Home Art & Culture Reviewing a Wild Year in Art With the ‘Culture Gabfest’

Reviewing a Wild Year in Art With the ‘Culture Gabfest’

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STEVENS Doing a lot of this stuff does feel like homework to us, even if it might be interesting or fun homework. Since we’ve been stuck at home, I find myself less likely to want to stuff something new into my head, because I’m never short on things to watch. In a way I dread when someone comes to me saying, “You’ve got to discover this great Swedish Vimeo series!” Someone did just recommend that to me. And it sounded amazing. But a part of me thought, that’s what I’m going to do with my spare time? More cramming of meaning and words and thoughts into my brain rather than just trying to let what’s already in there expand?

TURNER I mean, it’s such a privilege to have a job where literally anything I do culturally counts as work. [In addition to co-hosting the “Gabfest,” Turner is a deputy managing editor for The Los Angeles Times.] But I do reserve corners of my brain for culture consumption that’s harder to turn into work. We don’t do many books on the show, because it’s a lot to ask of listeners, but I’ve been leaning into either highbrow thriller mysteries or literature with strong plot elements, because I just want to be pulled into another world.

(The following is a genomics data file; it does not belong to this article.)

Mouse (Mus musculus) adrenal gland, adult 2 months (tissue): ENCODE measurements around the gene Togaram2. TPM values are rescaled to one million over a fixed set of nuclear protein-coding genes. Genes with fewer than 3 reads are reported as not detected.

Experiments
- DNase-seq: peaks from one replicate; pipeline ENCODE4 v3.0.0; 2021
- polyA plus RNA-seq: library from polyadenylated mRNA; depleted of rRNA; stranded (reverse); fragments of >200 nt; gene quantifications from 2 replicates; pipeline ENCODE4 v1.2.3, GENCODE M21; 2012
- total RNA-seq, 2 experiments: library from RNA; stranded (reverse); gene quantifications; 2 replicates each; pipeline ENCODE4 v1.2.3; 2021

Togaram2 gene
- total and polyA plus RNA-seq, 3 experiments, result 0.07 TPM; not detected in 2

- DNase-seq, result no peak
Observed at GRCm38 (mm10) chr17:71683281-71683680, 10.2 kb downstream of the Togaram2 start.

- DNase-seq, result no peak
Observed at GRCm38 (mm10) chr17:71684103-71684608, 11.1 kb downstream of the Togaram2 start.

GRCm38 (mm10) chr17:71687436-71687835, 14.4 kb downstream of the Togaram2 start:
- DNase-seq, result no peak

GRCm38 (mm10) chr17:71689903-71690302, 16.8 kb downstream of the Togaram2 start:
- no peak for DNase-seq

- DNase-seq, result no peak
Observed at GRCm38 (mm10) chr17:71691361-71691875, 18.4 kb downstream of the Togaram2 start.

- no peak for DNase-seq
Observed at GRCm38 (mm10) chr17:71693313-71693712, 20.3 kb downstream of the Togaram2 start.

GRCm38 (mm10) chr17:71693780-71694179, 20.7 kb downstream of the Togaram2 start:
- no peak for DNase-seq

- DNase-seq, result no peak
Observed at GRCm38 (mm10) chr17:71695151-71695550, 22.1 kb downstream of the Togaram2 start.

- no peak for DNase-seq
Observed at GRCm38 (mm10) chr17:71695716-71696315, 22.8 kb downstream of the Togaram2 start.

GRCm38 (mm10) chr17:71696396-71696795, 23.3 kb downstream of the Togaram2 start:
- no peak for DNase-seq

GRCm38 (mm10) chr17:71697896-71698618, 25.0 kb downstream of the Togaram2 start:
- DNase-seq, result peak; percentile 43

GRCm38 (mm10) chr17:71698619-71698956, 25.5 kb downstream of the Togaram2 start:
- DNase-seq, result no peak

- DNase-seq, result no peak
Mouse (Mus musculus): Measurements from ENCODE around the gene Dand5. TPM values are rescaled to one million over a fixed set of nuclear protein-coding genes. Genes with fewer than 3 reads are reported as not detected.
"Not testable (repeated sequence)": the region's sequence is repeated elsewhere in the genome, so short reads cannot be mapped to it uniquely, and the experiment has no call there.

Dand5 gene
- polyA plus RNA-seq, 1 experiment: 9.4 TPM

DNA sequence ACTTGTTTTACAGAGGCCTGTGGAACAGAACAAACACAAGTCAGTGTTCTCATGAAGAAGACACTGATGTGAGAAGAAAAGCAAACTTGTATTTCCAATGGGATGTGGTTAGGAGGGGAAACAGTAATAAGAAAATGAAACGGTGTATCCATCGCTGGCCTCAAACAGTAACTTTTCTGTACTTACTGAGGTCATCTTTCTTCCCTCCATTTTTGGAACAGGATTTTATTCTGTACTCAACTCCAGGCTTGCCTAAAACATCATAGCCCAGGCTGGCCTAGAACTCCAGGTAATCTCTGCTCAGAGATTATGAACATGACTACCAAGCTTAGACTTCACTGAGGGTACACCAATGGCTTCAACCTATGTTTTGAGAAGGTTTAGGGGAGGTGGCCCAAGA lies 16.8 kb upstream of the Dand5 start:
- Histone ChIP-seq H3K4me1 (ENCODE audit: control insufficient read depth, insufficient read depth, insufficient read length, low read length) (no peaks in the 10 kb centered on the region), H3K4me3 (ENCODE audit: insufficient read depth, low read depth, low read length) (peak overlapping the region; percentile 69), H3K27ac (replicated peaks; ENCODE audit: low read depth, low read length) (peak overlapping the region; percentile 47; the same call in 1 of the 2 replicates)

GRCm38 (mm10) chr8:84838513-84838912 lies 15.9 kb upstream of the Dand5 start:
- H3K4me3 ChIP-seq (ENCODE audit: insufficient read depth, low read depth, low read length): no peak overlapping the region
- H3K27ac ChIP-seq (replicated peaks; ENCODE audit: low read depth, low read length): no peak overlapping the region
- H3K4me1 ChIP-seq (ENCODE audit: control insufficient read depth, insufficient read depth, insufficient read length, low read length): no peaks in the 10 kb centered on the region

METCALF I’m kind of the opposite of Julia.

TURNER That’s our whole shtick.

METCALF I’m a human, she’s a robot.

TURNER I love the people, he’s a snob.

METCALF No, but I’m a terrific weirdo. And I’m always in danger of spinning completely off the axis of contemporary life. So doing this podcast has anchored me in what everyone is watching and talking about in ways that I’m incredibly grateful for. Because what I do now in my spare time is what I would do with all my time if I weren’t doing the podcast, which is read essay after essay on the nature and state of neoliberalism. Right now I’m reading Habermas’s 1980 lectures on the nature of modernity.

Did it ever feel strange, or uncouth, to be spending your time grappling with art, or asking other people to do the same, amid so many overlapping societal crises? Did you ever feel inessential?

TURNER I think we feel deeply inessential most of the time, so I don’t know if that was a change. A podcast is fundamentally optional listening for people who find it valuable. To me, one of the most striking things about this year, was just that it was sort of the first pan-human event. The first global event where everyone was being buffeted by the same problem at the same time and we had instantaneous communication. To the degree that art is fundamentally about reckoning with being, and the question of what does it mean to be human, it felt urgent to me. It was as relevant as it ever has been.

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